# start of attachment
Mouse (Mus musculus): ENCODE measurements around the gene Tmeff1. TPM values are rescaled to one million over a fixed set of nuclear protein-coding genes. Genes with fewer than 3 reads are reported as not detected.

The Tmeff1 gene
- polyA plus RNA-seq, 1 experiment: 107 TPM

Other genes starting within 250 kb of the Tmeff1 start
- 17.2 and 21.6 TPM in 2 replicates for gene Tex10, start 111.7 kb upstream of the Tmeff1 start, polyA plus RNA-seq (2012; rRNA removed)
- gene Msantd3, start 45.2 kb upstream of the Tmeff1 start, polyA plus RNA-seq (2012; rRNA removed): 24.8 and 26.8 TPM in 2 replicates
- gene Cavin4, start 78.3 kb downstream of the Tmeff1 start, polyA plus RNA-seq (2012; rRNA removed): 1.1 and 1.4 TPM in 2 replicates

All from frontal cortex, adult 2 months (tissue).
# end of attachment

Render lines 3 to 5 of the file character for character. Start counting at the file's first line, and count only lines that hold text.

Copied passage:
- polyA plus RNA-seq, 1 experiment: 107 TPM

Other genes starting within 250 kb of the Tmeff1 start
- 17.2 and 21.6 TPM in 2 replicates for gene Tex10, start 111.7 kb upstream of the Tmeff1 start, polyA plus RNA-seq (2012; rRNA removed)